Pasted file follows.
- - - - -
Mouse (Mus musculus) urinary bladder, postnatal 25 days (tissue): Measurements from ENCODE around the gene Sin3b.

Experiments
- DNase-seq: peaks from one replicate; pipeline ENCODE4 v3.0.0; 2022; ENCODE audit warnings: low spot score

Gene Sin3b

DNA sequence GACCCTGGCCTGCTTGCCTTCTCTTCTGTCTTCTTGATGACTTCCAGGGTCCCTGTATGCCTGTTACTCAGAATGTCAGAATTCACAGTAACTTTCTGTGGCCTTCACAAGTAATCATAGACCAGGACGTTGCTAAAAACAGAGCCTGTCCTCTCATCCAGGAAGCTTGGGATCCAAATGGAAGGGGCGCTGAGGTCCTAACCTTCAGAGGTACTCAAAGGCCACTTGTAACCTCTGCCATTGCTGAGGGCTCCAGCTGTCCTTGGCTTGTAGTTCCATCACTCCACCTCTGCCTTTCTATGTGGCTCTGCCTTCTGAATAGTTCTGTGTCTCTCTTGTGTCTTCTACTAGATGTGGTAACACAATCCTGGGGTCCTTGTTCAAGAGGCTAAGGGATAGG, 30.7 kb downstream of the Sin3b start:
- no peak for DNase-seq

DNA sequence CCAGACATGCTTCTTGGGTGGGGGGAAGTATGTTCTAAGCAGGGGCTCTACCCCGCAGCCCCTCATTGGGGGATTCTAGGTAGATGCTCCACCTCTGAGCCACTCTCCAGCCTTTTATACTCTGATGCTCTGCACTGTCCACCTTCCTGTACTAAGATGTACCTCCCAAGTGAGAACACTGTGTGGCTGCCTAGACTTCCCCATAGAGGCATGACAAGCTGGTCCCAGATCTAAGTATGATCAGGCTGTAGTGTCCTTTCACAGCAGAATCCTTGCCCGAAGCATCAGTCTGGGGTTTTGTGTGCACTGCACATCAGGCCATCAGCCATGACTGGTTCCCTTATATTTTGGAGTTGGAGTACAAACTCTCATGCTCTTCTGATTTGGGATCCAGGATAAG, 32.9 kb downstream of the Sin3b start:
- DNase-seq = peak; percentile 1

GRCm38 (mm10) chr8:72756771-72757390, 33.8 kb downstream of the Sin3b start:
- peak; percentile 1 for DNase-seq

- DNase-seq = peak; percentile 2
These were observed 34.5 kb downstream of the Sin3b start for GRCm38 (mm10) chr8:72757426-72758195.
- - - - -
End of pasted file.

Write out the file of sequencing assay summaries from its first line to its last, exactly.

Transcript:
Mouse (Mus musculus) urinary bladder, postnatal 25 days (tissue): Measurements from ENCODE around the gene Sin3b.

Experiments
- DNase-seq: peaks from one replicate; pipeline ENCODE4 v3.0.0; 2022; ENCODE audit warnings: low spot score

Gene Sin3b

DNA sequence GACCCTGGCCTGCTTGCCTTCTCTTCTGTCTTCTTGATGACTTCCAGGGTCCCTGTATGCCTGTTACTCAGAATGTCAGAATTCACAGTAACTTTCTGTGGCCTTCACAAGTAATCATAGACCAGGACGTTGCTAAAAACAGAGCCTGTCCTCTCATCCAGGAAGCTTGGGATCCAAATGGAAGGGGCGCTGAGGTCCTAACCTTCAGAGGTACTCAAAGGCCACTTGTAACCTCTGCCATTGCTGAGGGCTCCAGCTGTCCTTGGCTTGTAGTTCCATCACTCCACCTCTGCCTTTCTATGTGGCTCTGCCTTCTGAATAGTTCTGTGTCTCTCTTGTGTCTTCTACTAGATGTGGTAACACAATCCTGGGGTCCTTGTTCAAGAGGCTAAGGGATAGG, 30.7 kb downstream of the Sin3b start:
- no peak for DNase-seq

DNA sequence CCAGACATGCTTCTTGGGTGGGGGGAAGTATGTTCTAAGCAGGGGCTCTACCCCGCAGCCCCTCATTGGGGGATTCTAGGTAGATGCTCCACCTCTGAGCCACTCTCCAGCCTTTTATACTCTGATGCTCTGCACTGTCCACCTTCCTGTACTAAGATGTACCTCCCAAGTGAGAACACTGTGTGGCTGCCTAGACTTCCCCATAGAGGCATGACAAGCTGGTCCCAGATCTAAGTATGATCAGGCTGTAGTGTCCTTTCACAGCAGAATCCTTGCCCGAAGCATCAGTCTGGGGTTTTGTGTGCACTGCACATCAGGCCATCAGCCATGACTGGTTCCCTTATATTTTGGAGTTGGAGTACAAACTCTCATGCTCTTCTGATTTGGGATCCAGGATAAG, 32.9 kb downstream of the Sin3b start:
- DNase-seq = peak; percentile 1

GRCm38 (mm10) chr8:72756771-72757390, 33.8 kb downstream of the Sin3b start:
- peak; percentile 1 for DNase-seq

- DNase-seq = peak; percentile 2
These were observed 34.5 kb downstream of the Sin3b start for GRCm38 (mm10) chr8:72757426-72758195.